This afternoon, I spent almost two full hours at a meeting for a local information security group.
The group is composed of an entirely suspected group of people. Almost everyone over 35 years of age was White and Male. Almost everyone under 35 years of age was Male and Not White. There were four women out of approximately 30 people.
Information security staff members from the two largest privately owned companies in the United States were there. Students, a teacher (although I don’t think any of his students will ever learn anything), non profits, under and unemployed, the military.
I realized that for all of the years I’ve worked in information technology or with computers we have all been telling lies.
The conversations are the same, the problems are the same, the answers are the same.
We have been telling lies.
Extant lies for empty purposes. To support our technology myths and fairy tales.
Technology is not magic. Devices are not bewitched and we are not gurus or wizards or profits. Most of us are barely adept at supporting an ever expanding shell that is not of significant self to shore from the impending crash.
But we have continued to tell lies. We tell them to convince money we can win a war. We plan them to believe we will adjust quickly enough to counter even the basest of failure or ignorance. We create them to fill the absolute void between zero and one. We theorize singularities of perfect purpose. We check boxes and build straw kingdoms for a statistic impossibility of survival.
This is not a war we can win. No defense or plan will succeed. In this fight there is not a winning outcome. We are due to realize that there will be compromise. We can stop the wheel or let it fall off or be gone before we see it fail.
We should focus on learning to fix things again. Of building with materials that will last or serve their purpose and be reworked into a resource for the next compromise.
I certainly didn’t do that on the concert attendance front.
But I DID start broadcasting again, something I’ve sincerely missed.
Utilizing the categories from last year, here’s what I enjoyed during my musical journeys in 2016:
I listened to a LOT of pop music this year. As a child, I didn’t have a lot of musical diversity in my life. Lots of hymns and classical music. My continuing appreciation of pop music is perhaps an attempt to stay connected to the wonderment I had in my late teens and early twenties as I discovered so much.
Carly Rae Jepsen keeps pumping out catchy, well-crafted, body-movin’ tracks. I particularly enjoyed this one during 2016:
This track by Bridgit Mendler was also a favourite:
On the flip side of pop tarts…
“Tenderness on the Block” is a song I first heard on Shawn Colvin’s 1994 album Cover Girl. I’ve long considered Shawn a premier arbiter of cover songs. This particular song on this particular album fell flat on my ears. I think Shawn does an admirable job with her version, but I never really liked it all that much.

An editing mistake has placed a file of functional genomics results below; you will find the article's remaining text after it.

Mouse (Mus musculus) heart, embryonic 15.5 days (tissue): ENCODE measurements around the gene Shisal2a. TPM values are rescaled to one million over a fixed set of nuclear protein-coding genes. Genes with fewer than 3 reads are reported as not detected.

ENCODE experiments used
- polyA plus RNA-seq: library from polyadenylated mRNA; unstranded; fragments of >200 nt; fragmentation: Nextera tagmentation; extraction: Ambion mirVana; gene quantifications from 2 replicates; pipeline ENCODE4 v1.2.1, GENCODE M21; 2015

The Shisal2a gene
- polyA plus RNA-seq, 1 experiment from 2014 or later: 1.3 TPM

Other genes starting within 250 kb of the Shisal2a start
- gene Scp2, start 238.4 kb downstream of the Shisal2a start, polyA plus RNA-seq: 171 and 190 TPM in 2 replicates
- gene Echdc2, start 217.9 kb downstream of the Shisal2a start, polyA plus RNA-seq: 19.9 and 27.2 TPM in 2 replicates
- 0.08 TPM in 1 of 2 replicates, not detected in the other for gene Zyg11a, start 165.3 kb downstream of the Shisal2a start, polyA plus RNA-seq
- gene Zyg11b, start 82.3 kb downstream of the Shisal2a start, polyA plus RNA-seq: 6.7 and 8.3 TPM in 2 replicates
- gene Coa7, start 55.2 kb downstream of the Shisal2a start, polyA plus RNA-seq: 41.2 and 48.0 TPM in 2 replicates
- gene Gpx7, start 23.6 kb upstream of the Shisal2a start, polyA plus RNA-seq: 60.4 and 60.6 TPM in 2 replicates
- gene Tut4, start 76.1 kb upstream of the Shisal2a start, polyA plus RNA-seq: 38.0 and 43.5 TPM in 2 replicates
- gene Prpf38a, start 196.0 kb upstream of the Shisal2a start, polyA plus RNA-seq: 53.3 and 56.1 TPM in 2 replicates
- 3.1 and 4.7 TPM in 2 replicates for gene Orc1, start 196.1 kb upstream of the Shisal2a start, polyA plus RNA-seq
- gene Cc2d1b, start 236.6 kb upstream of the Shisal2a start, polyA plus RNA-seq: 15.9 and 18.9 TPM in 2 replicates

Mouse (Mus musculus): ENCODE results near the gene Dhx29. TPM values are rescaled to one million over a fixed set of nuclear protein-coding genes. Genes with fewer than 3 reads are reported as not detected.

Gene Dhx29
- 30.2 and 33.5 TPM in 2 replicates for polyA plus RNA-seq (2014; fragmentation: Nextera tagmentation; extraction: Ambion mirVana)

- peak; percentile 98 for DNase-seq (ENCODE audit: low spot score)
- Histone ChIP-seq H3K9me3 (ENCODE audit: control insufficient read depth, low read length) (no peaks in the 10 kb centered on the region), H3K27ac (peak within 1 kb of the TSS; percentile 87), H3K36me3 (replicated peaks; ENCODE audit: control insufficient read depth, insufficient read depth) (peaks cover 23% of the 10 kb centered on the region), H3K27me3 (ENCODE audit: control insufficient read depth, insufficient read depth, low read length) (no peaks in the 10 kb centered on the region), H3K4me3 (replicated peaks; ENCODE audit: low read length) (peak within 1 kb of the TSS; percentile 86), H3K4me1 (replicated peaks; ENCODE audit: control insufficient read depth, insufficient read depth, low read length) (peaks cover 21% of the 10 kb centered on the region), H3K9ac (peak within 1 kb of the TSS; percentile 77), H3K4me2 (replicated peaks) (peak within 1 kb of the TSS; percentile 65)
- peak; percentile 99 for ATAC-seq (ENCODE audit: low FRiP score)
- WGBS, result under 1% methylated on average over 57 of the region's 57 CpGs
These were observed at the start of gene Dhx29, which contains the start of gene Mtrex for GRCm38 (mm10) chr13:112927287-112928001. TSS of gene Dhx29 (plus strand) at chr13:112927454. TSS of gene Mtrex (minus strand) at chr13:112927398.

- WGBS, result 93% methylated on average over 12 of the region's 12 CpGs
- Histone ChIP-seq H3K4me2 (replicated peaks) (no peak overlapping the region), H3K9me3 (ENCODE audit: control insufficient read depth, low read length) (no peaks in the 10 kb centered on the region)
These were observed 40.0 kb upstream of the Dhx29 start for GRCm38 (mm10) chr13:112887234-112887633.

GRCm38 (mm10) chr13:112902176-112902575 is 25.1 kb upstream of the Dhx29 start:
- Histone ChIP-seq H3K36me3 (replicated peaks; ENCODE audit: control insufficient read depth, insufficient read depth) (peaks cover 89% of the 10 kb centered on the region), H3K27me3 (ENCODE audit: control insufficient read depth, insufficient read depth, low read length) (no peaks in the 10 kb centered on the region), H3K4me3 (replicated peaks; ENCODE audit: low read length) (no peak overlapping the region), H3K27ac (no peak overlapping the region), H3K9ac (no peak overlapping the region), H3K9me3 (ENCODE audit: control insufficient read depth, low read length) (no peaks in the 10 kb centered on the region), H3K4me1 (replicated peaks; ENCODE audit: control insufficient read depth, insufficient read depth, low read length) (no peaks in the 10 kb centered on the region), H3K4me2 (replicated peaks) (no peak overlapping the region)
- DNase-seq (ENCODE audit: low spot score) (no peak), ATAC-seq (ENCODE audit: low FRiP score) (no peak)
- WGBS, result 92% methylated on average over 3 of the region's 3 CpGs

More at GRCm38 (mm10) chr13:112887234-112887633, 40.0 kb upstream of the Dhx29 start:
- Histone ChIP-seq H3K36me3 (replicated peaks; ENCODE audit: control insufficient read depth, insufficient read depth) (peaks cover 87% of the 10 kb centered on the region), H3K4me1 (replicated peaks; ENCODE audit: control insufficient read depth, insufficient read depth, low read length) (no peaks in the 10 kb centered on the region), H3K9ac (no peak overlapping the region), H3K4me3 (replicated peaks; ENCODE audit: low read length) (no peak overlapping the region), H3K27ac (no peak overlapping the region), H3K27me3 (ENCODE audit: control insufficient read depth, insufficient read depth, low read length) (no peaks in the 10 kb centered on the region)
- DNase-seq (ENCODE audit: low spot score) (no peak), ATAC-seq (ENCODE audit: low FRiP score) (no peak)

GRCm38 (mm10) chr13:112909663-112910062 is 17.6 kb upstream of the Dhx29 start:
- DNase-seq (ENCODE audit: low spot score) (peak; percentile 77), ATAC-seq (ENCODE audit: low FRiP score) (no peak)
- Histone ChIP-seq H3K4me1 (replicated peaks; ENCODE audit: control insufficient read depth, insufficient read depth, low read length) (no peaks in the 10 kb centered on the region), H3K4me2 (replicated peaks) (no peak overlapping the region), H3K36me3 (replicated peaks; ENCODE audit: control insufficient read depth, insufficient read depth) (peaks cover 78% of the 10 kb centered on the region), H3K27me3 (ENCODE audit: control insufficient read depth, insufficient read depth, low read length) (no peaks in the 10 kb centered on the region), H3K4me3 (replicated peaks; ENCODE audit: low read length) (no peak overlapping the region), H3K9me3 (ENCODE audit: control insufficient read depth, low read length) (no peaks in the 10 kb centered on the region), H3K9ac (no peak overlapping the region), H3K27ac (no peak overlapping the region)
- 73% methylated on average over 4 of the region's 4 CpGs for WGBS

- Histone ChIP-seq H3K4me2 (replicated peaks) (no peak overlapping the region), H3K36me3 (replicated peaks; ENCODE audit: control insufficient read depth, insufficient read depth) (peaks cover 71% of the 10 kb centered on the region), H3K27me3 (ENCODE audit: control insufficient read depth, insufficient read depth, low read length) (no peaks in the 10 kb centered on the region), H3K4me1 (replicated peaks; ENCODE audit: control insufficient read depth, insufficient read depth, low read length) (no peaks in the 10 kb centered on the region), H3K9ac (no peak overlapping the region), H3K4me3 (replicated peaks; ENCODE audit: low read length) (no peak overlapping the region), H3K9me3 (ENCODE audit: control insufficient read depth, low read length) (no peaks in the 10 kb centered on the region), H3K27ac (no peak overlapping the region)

I don’t remember what spurred me towards listening to the original. I’m also not sure I ever made the connection that Warren Zevon wrote it. My most significant recollection of Warren is him playing on the Letterman show during the final months of his life. Warren and Dave combined into something very poignant and moving. I miss them both terribly.
Maybe it’s the piano part or the Jackson Browne harmonies in the original that makes me love it.
Kacey Musgraves and Buddy Miller provided my best covers pick this year. From the Cayamo Sessions At Sea – Buddy Miller and Friends album. This is LIVE folks:
If I Were Cooler…
I took a wonderful sidetrack into the electric blues this year. There is so much about this music that I don’t know. A very rich and complex history.
I’d never heard of Freddy King until I found this song:
This song is a masterpiece. Produced by the great Leon Russell who was taken from us by the monster that will be forever known as 2016.
I also listened to many tracks from the Tedeschi Trucks Band. I love the vibe and culture that Susan and Derek are creating and fostering with their studio and production efforts. I hope to be able to support them by seeing them live as soon as I can.
Their NPR Small Desk Concert is a rough, brilliant gem:
Best Concert Experience
In March of 2016 I got to realize a dream and see two AMAZING musical acts. The Suffers and Lake Street Dive played First Avenue in Minneapolis, MN. Some of my favorite musical acts (Low, The Replacements, Hüsker Dü) made their stars in this venue.
I was standing in line to enter and I found myself right next to his star on the outside of the building (it was still white then). I looked at it and considered that I should take a picture. But I didn’t, the line moved, and then Prince died.